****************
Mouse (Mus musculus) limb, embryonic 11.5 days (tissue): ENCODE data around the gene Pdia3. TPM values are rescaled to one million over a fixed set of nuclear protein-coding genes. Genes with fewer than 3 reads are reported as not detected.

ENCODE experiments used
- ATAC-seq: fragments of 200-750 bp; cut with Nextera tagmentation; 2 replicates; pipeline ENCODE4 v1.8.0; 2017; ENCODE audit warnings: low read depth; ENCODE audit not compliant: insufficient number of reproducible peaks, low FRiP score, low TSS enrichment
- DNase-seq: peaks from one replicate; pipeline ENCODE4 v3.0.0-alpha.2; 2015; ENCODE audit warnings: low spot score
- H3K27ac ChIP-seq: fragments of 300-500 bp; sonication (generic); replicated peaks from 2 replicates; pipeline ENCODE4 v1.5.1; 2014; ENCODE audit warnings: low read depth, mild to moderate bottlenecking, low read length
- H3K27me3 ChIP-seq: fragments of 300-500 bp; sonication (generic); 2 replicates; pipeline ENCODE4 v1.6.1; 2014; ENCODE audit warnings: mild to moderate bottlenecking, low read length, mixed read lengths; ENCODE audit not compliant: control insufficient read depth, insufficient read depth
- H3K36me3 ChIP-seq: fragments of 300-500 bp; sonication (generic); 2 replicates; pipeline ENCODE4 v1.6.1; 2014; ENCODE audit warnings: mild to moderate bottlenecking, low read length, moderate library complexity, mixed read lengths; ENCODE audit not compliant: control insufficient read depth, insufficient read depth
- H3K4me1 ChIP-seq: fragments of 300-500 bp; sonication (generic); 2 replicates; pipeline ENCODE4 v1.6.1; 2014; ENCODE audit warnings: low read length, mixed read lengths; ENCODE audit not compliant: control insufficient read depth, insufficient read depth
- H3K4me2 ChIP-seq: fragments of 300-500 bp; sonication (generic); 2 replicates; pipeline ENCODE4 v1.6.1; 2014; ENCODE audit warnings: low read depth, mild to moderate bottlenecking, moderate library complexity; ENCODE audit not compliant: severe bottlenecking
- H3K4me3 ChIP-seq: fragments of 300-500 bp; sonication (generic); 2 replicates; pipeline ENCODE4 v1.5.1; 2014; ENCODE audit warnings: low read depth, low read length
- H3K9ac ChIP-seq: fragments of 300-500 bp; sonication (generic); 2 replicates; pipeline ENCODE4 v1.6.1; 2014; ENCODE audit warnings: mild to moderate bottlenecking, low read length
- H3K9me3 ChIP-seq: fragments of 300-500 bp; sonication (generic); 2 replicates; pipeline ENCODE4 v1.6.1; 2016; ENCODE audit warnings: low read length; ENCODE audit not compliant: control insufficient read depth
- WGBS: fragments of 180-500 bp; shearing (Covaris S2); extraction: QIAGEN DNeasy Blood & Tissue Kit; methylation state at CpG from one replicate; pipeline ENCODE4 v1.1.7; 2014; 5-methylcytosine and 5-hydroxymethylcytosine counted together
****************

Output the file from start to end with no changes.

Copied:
Mouse (Mus musculus) limb, embryonic 11.5 days (tissue): ENCODE data around the gene Pdia3. TPM values are rescaled to one million over a fixed set of nuclear protein-coding genes. Genes with fewer than 3 reads are reported as not detected.

ENCODE experiments used
- ATAC-seq: fragments of 200-750 bp; cut with Nextera tagmentation; 2 replicates; pipeline ENCODE4 v1.8.0; 2017; ENCODE audit warnings: low read depth; ENCODE audit not compliant: insufficient number of reproducible peaks, low FRiP score, low TSS enrichment
- DNase-seq: peaks from one replicate; pipeline ENCODE4 v3.0.0-alpha.2; 2015; ENCODE audit warnings: low spot score
- H3K27ac ChIP-seq: fragments of 300-500 bp; sonication (generic); replicated peaks from 2 replicates; pipeline ENCODE4 v1.5.1; 2014; ENCODE audit warnings: low read depth, mild to moderate bottlenecking, low read length
- H3K27me3 ChIP-seq: fragments of 300-500 bp; sonication (generic); 2 replicates; pipeline ENCODE4 v1.6.1; 2014; ENCODE audit warnings: mild to moderate bottlenecking, low read length, mixed read lengths; ENCODE audit not compliant: control insufficient read depth, insufficient read depth
- H3K36me3 ChIP-seq: fragments of 300-500 bp; sonication (generic); 2 replicates; pipeline ENCODE4 v1.6.1; 2014; ENCODE audit warnings: mild to moderate bottlenecking, low read length, moderate library complexity, mixed read lengths; ENCODE audit not compliant: control insufficient read depth, insufficient read depth
- H3K4me1 ChIP-seq: fragments of 300-500 bp; sonication (generic); 2 replicates; pipeline ENCODE4 v1.6.1; 2014; ENCODE audit warnings: low read length, mixed read lengths; ENCODE audit not compliant: control insufficient read depth, insufficient read depth
- H3K4me2 ChIP-seq: fragments of 300-500 bp; sonication (generic); 2 replicates; pipeline ENCODE4 v1.6.1; 2014; ENCODE audit warnings: low read depth, mild to moderate bottlenecking, moderate library complexity; ENCODE audit not compliant: severe bottlenecking
- H3K4me3 ChIP-seq: fragments of 300-500 bp; sonication (generic); 2 replicates; pipeline ENCODE4 v1.5.1; 2014; ENCODE audit warnings: low read depth, low read length
- H3K9ac ChIP-seq: fragments of 300-500 bp; sonication (generic); 2 replicates; pipeline ENCODE4 v1.6.1; 2014; ENCODE audit warnings: mild to moderate bottlenecking, low read length
- H3K9me3 ChIP-seq: fragments of 300-500 bp; sonication (generic); 2 replicates; pipeline ENCODE4 v1.6.1; 2016; ENCODE audit warnings: low read length; ENCODE audit not compliant: control insufficient read depth
- WGBS: fragments of 180-500 bp; shearing (Covaris S2); extraction: QIAGEN DNeasy Blood & Tissue Kit; methylation state at CpG from one replicate; pipeline ENCODE4 v1.1.7; 2014; 5-methylcytosine and 5-hydroxymethylcytosine counted together